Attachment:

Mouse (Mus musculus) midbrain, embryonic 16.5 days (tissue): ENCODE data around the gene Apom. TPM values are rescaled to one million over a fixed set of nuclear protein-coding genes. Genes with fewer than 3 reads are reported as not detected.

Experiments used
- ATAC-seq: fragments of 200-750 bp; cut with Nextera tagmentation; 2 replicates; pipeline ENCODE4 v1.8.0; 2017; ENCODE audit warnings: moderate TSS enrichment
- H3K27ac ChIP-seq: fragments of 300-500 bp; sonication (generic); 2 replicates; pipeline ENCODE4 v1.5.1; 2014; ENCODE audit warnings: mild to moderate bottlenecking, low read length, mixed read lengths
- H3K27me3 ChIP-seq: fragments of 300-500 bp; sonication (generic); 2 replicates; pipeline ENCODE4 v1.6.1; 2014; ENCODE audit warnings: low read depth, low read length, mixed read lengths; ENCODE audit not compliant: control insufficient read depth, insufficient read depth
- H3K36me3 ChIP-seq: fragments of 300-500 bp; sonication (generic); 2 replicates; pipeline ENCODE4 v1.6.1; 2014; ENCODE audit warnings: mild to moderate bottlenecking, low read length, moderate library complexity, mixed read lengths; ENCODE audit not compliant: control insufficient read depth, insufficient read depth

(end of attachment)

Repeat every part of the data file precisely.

Mouse (Mus musculus) midbrain, embryonic 16.5 days (tissue): ENCODE data around the gene Apom. TPM values are rescaled to one million over a fixed set of nuclear protein-coding genes. Genes with fewer than 3 reads are reported as not detected.

Experiments used
- ATAC-seq: fragments of 200-750 bp; cut with Nextera tagmentation; 2 replicates; pipeline ENCODE4 v1.8.0; 2017; ENCODE audit warnings: moderate TSS enrichment
- H3K27ac ChIP-seq: fragments of 300-500 bp; sonication (generic); 2 replicates; pipeline ENCODE4 v1.5.1; 2014; ENCODE audit warnings: mild to moderate bottlenecking, low read length, mixed read lengths
- H3K27me3 ChIP-seq: fragments of 300-500 bp; sonication (generic); 2 replicates; pipeline ENCODE4 v1.6.1; 2014; ENCODE audit warnings: low read depth, low read length, mixed read lengths; ENCODE audit not compliant: control insufficient read depth, insufficient read depth
- H3K36me3 ChIP-seq: fragments of 300-500 bp; sonication (generic); 2 replicates; pipeline ENCODE4 v1.6.1; 2014; ENCODE audit warnings: mild to moderate bottlenecking, low read length, moderate library complexity, mixed read lengths; ENCODE audit not compliant: control insufficient read depth, insufficient read depth